They say every cloud has a silver lining – and when it comes to ‘cloud computing’ it would be true to say that the potential savings and benefits of switching to the cloud have been well documented for today’s business leaders.
But whether you’re talking about typical software as a service (SaaS), ‘virtual’ networks – or any other web-based ‘cloud’ iteration – in the current rush to the cloud, one thing seems to have been forgotten. All those applications and all that data has to live somewhere -and that’s where physical data centres come into play.
Behind every cloud provider, there’s a data centre. So whether you’re taking advantage of Google Drive or Apple iCloud – or utilising a private cloud infrastructure to store and access your data and programmes – the cloud services you consume are run from data centres with a connection to the Internet.
As a provider to big business users, you may think you know all there is to know about what’s on the other side of the connection. On the other hand, you may not have given a thought to where all that massive data processing and storage takes place.
Because let’s face it, knowing about the data centre infrastructure that sits behind all that cloud power can seem a bit pointless and irrelevant. But that’s where you’d be wrong.
The cost and social responsibility question
Cost is often a primary driver for enterprises making the move to cloud. But in 2007, the US Environmental Protection Agency warned Congress that the power draw from cloud data centres appeared to be doubling every five years. No surprise considering the exponential growth of devices, data volumes and networks supporting our increasingly connected ‘anywhere, anytime’ digital world.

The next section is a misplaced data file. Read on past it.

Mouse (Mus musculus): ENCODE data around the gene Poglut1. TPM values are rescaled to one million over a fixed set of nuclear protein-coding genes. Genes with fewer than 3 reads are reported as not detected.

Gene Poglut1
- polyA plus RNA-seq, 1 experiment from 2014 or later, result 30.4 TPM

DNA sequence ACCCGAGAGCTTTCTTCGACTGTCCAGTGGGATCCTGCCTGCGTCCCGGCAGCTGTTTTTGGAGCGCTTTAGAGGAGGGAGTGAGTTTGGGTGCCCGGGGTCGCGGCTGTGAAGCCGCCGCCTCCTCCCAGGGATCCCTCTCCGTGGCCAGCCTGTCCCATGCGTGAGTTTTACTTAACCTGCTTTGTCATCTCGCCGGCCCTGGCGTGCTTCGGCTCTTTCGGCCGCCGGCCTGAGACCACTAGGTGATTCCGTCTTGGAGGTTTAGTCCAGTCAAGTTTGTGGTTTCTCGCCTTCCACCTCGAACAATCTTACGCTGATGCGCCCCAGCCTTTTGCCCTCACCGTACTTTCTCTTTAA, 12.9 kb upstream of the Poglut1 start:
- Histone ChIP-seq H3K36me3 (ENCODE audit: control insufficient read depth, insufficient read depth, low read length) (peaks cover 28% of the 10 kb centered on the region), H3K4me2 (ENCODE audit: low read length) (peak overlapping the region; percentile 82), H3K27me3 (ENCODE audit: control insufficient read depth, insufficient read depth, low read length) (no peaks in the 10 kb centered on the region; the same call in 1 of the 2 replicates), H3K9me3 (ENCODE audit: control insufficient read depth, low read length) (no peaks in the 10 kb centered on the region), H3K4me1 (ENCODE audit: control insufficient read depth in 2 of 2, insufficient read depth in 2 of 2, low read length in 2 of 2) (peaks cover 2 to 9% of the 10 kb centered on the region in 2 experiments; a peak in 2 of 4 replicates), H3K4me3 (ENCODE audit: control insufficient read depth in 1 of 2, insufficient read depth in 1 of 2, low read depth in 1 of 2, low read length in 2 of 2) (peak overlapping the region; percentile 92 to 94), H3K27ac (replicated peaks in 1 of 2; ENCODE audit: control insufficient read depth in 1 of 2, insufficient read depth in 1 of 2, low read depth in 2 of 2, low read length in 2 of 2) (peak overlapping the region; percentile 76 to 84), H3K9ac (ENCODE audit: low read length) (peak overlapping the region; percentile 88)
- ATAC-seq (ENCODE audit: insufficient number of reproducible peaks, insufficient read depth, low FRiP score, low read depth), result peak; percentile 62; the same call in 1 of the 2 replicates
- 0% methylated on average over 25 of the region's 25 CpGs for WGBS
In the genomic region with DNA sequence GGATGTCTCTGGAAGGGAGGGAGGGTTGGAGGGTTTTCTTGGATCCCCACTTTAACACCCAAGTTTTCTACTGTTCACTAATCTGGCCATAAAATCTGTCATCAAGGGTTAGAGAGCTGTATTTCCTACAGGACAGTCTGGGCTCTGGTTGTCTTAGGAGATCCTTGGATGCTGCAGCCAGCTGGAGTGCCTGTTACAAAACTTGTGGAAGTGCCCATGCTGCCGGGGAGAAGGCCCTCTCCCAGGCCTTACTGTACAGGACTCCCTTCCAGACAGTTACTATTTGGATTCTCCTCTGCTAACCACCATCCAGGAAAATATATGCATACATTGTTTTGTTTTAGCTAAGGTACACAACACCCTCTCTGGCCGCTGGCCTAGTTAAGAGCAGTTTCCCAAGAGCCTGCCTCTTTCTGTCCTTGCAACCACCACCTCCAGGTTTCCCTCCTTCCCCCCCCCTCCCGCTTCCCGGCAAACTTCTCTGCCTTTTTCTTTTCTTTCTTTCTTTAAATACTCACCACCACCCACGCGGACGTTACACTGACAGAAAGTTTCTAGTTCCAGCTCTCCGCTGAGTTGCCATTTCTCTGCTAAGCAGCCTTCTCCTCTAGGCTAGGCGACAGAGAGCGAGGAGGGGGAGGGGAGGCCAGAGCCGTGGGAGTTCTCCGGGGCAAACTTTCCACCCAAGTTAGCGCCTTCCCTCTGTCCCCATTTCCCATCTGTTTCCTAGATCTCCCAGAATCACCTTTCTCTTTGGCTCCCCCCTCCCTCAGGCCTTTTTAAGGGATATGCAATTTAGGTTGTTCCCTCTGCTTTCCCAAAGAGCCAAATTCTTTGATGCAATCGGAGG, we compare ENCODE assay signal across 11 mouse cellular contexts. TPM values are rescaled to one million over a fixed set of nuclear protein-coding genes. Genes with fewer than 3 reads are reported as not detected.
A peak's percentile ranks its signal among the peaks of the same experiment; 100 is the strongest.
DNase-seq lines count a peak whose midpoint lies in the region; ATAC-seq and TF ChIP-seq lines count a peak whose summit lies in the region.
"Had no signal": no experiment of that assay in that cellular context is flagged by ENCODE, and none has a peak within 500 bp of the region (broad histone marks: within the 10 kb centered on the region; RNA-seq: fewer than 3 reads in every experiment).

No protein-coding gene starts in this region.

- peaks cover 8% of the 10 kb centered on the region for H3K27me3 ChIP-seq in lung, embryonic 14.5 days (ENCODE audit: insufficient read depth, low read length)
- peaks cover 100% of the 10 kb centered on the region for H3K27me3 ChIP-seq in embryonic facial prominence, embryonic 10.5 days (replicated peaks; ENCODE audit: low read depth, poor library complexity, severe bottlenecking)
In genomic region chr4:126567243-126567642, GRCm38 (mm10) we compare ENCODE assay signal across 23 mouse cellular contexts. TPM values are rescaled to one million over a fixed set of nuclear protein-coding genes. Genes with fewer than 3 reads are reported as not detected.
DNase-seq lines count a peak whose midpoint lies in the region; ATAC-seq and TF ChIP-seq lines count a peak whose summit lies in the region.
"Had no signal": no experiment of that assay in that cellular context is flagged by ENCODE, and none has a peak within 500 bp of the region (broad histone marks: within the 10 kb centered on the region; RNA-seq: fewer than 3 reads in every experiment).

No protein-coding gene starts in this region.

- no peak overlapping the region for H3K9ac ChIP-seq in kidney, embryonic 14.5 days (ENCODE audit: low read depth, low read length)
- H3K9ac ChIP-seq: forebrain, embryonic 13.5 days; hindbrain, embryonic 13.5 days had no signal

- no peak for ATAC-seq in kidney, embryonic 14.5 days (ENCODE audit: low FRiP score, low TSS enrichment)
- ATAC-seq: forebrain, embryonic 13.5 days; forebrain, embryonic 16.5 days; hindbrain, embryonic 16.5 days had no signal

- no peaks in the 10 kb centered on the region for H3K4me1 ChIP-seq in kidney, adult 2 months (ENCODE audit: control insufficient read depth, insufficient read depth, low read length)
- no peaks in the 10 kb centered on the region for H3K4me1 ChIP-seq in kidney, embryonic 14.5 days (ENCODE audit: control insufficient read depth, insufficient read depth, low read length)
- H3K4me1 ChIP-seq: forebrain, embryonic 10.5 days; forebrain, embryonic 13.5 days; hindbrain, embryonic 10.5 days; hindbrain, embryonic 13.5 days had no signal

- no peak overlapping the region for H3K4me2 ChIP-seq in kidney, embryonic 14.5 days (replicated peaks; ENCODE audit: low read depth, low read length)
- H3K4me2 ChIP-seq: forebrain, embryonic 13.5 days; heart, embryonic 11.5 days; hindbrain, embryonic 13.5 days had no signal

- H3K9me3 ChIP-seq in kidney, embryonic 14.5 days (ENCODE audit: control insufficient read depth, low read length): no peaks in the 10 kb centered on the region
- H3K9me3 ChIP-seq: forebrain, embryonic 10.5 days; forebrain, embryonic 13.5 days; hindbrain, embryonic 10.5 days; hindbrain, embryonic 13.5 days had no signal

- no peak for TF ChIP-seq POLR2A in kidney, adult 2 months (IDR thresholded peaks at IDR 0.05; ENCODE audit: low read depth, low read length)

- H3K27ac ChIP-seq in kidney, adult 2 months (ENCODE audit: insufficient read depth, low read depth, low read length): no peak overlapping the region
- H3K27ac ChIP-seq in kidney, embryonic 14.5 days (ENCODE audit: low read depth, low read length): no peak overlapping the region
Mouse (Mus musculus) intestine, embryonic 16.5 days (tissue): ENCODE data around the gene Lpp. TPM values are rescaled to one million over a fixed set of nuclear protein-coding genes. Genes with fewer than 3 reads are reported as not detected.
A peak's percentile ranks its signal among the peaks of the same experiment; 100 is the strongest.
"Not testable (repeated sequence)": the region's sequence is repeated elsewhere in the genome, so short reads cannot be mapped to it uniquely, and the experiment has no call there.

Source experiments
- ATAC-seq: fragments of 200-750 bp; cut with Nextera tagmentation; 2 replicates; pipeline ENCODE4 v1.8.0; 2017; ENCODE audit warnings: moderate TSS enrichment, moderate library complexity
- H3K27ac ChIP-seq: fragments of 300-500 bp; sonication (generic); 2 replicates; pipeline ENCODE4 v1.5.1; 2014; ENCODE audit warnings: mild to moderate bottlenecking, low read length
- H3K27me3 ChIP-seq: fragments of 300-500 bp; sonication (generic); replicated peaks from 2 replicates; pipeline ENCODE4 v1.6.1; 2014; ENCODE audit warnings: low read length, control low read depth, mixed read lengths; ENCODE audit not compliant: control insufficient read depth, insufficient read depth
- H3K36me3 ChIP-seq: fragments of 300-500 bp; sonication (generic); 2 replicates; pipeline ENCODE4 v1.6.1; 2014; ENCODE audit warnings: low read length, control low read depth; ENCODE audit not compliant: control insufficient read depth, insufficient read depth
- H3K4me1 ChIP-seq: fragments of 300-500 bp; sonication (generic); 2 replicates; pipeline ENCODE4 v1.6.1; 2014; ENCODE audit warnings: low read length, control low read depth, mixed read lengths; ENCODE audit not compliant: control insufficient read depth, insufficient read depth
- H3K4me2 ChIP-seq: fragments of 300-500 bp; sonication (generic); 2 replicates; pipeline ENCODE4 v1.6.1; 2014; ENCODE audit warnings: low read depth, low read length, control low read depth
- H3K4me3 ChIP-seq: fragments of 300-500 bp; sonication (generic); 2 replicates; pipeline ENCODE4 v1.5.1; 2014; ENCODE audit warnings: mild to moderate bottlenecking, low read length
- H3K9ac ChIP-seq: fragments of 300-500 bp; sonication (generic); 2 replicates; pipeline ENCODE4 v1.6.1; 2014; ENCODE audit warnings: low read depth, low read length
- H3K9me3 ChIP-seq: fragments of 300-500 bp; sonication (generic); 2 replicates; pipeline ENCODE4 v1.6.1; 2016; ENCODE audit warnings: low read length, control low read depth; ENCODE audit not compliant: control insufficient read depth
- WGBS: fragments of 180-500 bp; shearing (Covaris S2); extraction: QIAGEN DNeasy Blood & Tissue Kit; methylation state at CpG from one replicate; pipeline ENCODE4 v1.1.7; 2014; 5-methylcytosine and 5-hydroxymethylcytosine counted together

The explosion of digital content, big data and internet traffic means today data centres are one of the fastest-growing consumers of electricity in the developed world. It’s an issue that’s putting data centre operational efficiency into the spotlight. And, since power consumption has a direct impact on the market price of cloud services, it’s something that should interest providers just as much as their customers.
The fact is that most data centre buildings run at a PUE (power usage effectiveness) of 2.5 or higher. Yet a building PUE of 1.20 or less would deliver savings of around £1.2 million, per megawatt, per year. While the overhead gains generated by energy efficiency in relation to service delivery costs are clear, just as important, from an environmental perspective. That’s because this level of efficiency can result in huge savings on carbon emissions – to the tune of 6,000 tonnes that you – or your customers – can potentially be taxed on.
As the density and volumes of data increases, the efficiency of data centre technologies and buildings are set to come under increased intense scrutiny as customers question the green credentials of the cloud services they’re signing up to.
The data security and availability question
The recent hack of Apple’s cloud services which made the private images of celebrities such as Jennifer Lawrence and others public, brought the security issues of shared services, software and stored information to the attention of the public. But the integrity of data and services has long been of paramount importance to sectors like government and the finance sector that apply stringent requirements when it comes to where their data and cloud services are kept.